Sitting here in the far north of Scotland, waiting for Storm Gertrude and its severe gales to arrive tomorrow, and with yet more heavy rain already falling, I’m starting to feel slightly punch-drunk with the weather that has been thrown at the north and west of the UK in the last couple of months.
It all began back in the middle of November with Storm Abigail. Quite who in the Met Office had the bright idea of giving our storms names I don’t know, but at the present rate we’ll be through the alphabet in no time! Abigail was closely followed by Barney, both bringing very high winds and considerable disruption, then at the end of November Storm Clodagh arrived, with more damaging gales and very heavy rain.
It was Clodagh, in particular, that transformed the normally placid babbling brook at the edge of our garden
into a still small, but quite scarily fast-flowing torrent, capable of sweeping along quite large sections of tree
and caused the River Severn locally to rise to its second highest recorded level.
After a breathing space lasting less than a week, Storm Desmond brought unprecedented amounts of rain to north-west England and south-west Scotland in one horrendous weekend, with 341mm (almost 13.5 inches) of rain falling in 24 hours over the Honister Pass in Cumbria. All over Cumbria and northern Lancashire rivers burst their banks and towns and villages were flooded, while tens of thousands of homes lost power, some for up to three days.
|Flooded church on the shore of Derwentwater - Saturday December 5th 2015|
After such an experience people could surely have been forgiven for thinking that the weather could only improve, but not a bit of it. The gales brought by Storm Eva on Christmas Eve were closely followed by intensely heavy rain on Boxing Day which led to swift, severe and record-breaking flooding in parts of Lancashire and Yorkshire. To bring the wettest December on record to an end we had Storm Frank just before New Year, bringing further severe flooding to many parts of Scotland.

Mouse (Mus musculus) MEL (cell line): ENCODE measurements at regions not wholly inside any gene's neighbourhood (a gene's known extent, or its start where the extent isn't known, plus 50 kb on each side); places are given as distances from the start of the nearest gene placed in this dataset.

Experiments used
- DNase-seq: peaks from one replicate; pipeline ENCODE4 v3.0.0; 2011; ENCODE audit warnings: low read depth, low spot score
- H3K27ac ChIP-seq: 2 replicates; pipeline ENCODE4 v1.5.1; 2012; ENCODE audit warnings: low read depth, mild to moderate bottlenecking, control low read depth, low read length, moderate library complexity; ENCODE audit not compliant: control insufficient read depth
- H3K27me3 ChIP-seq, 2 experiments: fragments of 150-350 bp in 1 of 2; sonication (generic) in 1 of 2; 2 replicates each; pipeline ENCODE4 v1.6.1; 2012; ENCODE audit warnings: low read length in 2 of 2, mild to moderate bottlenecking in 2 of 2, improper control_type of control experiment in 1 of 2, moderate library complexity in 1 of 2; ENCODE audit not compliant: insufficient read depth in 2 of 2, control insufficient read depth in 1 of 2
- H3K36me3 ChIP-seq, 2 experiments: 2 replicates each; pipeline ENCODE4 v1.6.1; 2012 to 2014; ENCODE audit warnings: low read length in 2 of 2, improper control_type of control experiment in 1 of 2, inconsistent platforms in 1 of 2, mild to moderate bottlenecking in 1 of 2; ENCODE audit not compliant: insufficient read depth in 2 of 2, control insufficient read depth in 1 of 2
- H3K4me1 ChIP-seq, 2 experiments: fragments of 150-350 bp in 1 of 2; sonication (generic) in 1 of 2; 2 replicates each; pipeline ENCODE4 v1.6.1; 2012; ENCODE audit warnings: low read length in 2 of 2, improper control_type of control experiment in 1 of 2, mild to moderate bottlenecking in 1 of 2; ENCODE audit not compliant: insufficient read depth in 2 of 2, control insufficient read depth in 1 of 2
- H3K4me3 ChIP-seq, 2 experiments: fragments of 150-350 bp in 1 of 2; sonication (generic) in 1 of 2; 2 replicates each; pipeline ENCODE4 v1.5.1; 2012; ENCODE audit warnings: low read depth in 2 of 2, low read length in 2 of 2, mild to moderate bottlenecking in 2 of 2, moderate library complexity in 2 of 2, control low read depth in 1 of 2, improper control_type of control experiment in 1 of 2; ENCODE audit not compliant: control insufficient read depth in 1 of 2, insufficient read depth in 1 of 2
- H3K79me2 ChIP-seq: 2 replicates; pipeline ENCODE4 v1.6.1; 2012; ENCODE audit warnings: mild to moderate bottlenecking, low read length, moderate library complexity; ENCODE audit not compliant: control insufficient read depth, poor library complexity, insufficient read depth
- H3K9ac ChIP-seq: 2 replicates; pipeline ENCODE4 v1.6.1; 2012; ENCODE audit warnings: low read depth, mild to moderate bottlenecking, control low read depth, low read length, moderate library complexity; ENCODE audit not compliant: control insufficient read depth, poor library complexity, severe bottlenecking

So far, so horrible, but this isn’t a weather blog, and to sound a more personal note our Christmas visit to DD and her family gave me a glimpse of what it must be like to live in an area prone to flooding. They live near Selby in the wide, flat Vale of York, a couple of miles outside the village of Cawood on the River Ouse. Some degree of flooding after heavy rain is quite common, as we saw on our New Year visit three years ago. However this time the Boxing Day cloudburst made the situation much more threatening.
The next day being Sunday we had gone to church in the village (the church being very close to the river) and as soon as the service ended and the congregation began to leave, a very youthful-looking soldier came in and told us that they were warning people to move their possessions off the floor in case the water overtopped the flood defences. Everyone in church rallied round and carpets were rolled up and lifted, the piano was somehow manoeuvred up the step into the chancel and a couple of pieces of particularly old and valued furniture were lifted up on top of the pews out of harm’s way.
When everything that could be moved had been moved, we came out of church to be greeted by a scene of intense and well-organised activity. Soldiers and local inhabitants were working together to move large numbers of sandbags across the churchyard to raise the level of the flood defences between the church and the river by half a metre from 7.9 to 8.4 metres.
|Here come the sandbags|
As it turned out their strenuous efforts were well justified, as the water level peaked a couple of days later at 8.2 metres!
|Water lapping the top of the flood defences and still rising|
In this low-lying area the flooding was very widespread, with farmers checking on their inundated fields by boat and an intrepid waterskier being filmed practising on the lake of floodwater along the Ouse.
|Cawood with the church at the right and water cascading over the defences into fields at the top left.|
|Cawood bridge going nowhere. It has only just reopened a month later after repairs.|
|All Saints' Church, Cawood, with its feet almost in the water|
As DH and I travelled home to Wales the next day, our radio listening was regularly interrupted by traffic announcements about flooded roads and cancelled rail services, which brought home to us how very disruptive such extreme weather can be to the everyday life of a great many people.
And now it is happening yet again. In Orkney all the schools will be closed tomorrow because of the severe gales expected. There will inevitably be wind and water damage and almost certainly more flooding in places and to add to the mix we are now being warned to expect snow in Scotland on Saturday! Winter has arrived in force and we are hunkering down…